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1 Echtrae Chonnlai

2 Transcribed from Kim McCone, trans. (2000)


3 by Joanna Huckins (13 March 2007)
4
5This is the expedition of Connlae son of Conn of the Hundred Battles.
6
7[1] Connlae the Ruddy, son of [lit. to] Conn of the Hundred Battles, when he was at his
8father’s side [lit. on his father’s hand] on [lit. in] the summit of Uisnech, he saw the
9woman in unfamiliar clothing.
10
11[2] Connlae said: “Whence have you come, O woman?”
12
13[3] The woman replied:
14 “I have come from (the) lands of (the) living, in which there is neither death nor
15 sin nor transgression (/original sin).
16 We consume (ever)lasting feasts without service (/exertion).
17 (There is) harmony with us without strife.
18 (It is) great peace in which we are so that it is from these we are called people of
19 peace.”
20
21[4] “Who are you talking to?” said Conn of the Hundred Battles. No one saw the woman
22but Connlae alone.
23
24[5] The woman replied:
25 “He is talking to a young, beautiful woman of good family who does not expect
26 death or old age.
27 I have loved Connlae the Ruddy. I summon him to the Plain of Delights in which
28 Bóadag the everlasting is king
29 without grief, without woe in his land since he assumed sovereignty.
30 Come with me, O speckled-necked, candle-red Connlae the Ruddy.
31 The yellow head of hair which is upon you above a purplish face, it will be a
32 distinction of your kingly appearance (/form).
33 If you come with me the youth (and) beauty of your appearance (/form) will not
34 perish until dream-laden judgement.”
35
36[6] Conn said to his druid, whose name was Coran(n) [lit. Coran(n) his name], when all
37heard what the woman had said and they did/could not see her:
38 “I beseech you, O Corann of great song (and) of great art
39 An excessive demand has come upon me that is beyond my counsel, that is beyond
40 my power, a struggle that has not come upon me since I assumed sovereignty.
41 (It is) a deceitful contest of unseen forms (that) compels me with a view to
42 stealing my exceedingly fair son through evil moves.
43 He is carried (away) from my kingly hand (=side) by women’s spells.”
44
45[7] Then he intoned over the seat/location of the woman so that no one heard the
46woman’s voice and so that Connlae did not see the woman at that time. When the woman
47went away [lit. out of it] in response to [lit. before] the druid’s chanting she threw an
48apple to Connlae.
49
50[8] Thereafter Connlae was without drink (and) without food until the end of a month and
51he did not deem any sustenance worth eating [lit. any sustenance was not worthwhile
52with him for consuming] save his apple. Nothing that he ate took anything away from the
53apple but it remained [lit. was still] whole. Longing then seized Connlae for the
54appearance of the woman that he had seen.
55
56[9] The day their month was up [lit. full] the aforesaid Connlae was at his father’s side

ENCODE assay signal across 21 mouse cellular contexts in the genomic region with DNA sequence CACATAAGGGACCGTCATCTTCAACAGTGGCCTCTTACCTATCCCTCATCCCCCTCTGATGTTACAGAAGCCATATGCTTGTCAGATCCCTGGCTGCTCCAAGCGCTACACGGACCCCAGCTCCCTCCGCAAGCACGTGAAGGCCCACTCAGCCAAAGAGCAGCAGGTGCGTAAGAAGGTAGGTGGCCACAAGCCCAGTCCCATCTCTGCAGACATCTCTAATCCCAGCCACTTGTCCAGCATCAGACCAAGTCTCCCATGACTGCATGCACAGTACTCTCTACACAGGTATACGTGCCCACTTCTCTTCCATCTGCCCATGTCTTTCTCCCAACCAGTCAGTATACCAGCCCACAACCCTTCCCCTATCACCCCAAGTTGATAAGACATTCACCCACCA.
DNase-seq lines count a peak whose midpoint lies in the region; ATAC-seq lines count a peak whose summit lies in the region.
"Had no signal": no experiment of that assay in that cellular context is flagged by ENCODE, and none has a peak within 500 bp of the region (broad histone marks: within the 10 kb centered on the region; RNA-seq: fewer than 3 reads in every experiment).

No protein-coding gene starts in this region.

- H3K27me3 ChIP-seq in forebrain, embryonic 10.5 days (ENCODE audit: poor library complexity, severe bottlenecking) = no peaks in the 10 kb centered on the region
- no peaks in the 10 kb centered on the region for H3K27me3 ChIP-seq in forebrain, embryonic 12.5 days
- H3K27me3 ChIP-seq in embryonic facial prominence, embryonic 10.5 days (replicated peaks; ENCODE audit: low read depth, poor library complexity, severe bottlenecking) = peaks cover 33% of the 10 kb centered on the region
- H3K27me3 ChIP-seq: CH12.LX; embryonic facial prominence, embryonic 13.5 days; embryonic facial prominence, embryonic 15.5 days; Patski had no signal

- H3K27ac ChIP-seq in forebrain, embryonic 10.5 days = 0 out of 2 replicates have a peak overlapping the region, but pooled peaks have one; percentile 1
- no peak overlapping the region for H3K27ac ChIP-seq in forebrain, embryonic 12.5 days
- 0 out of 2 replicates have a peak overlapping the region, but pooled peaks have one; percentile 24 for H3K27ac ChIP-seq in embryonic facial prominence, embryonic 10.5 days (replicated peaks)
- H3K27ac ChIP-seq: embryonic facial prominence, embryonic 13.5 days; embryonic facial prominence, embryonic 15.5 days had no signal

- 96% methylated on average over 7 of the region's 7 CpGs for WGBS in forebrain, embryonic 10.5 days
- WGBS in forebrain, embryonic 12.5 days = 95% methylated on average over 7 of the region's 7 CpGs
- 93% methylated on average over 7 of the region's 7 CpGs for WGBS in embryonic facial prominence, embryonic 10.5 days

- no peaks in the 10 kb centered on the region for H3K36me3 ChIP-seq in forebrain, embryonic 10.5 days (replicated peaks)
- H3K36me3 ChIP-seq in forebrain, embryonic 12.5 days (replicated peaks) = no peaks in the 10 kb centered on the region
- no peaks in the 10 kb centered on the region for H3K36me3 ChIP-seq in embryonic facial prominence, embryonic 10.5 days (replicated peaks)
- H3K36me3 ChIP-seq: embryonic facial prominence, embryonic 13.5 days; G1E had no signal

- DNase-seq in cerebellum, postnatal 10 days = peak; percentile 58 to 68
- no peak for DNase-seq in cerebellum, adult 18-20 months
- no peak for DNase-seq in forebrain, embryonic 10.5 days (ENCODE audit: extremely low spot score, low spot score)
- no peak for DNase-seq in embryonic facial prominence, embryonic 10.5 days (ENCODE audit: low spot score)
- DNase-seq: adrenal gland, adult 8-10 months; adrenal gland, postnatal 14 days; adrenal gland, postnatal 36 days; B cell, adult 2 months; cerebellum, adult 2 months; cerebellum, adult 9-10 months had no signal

57[lit. on his father’s hand] in the plain of Arcommin. He saw the same woman (coming)
58up to him, when she said to him:
59 “Grandly does Connlae sit amidst the short-lived dead awaiting terrible death.
60 The everliving living invite you.
61 You are a champion to the people of the sea, who behold you every day in the
62 assemblies of your fatherland amidst your beloved near ones.”
63
64[10] As Conn Cétchathach heard the woman’s voice, he said to his people: “Call the
65druid to me. I see (that) his tongue has been cast off from her today.”
66
67[11] Thereupon the woman said:
68 “O Conn of the Hundred Battles, do not love druidry.
69 It is in a little while that the Great High King’s righteous (and) decent one will
70 reach your judgements with many wondrous followers.
71 His law will soon come to you. He will destroy the spells of the druids of base
72 teaching in front of the black, bewitching Devil.
73
74[12] Conn thought it strange [lit. it was strange with Conn] (that) Connlae would not give
75answer to anyone except when [lit. that] the woman should come [i.e. be present]. “Has
76what the woman said penetrated [lit. gone/got under] your mind, O Connlae?” said
77Conn.
78
79[13] Connlae said: “It is not easy for me and besides I love my people. Yet longing for the
80woman has seized me.”
81
82[14] The woman said:
83 “You have – let me free us from requests – your longing towards the sea (and
84 away) from them
85 In my ship of crystal may we encounter it, if we should reach the peace of
86 Bóadag.
87
88 There is another land that may not be the nearest to seek.
89 I see (that) the sun is setting. Thought it be far, we shall reach (it) before night.
90
91 It is the land which gladdens the mind of everyone whom it encompasses [lit.
92 The land which gladdens the mind of everyone whom it encompasses is it].
93 There is no race there save only women and maidens.”
94
95[15] Thereupon Connlae took a leap from them so that there was escape (to safety) in the
96pure ship. They saw them (going) from them as far as their vision reached it [i.e. as far
97as their vision could follow it, namely the flight]. (It is) a voyage of the sea [imram] that
98they did and they were not seen thereafter. The end [finit].
99
100[Coda, found in Y2, L and NE(g)]
101
102Conn then said on seeing Art, “Art is alone today,” said Conn “because there is (he
103has?) no brother.”
104
105“What you have said is an utterance of consequence” said Corann. “The name that shall
106be upon him forever is Art the Solitary.” So that it is thence that the name stuck to him
107ever thereafter.
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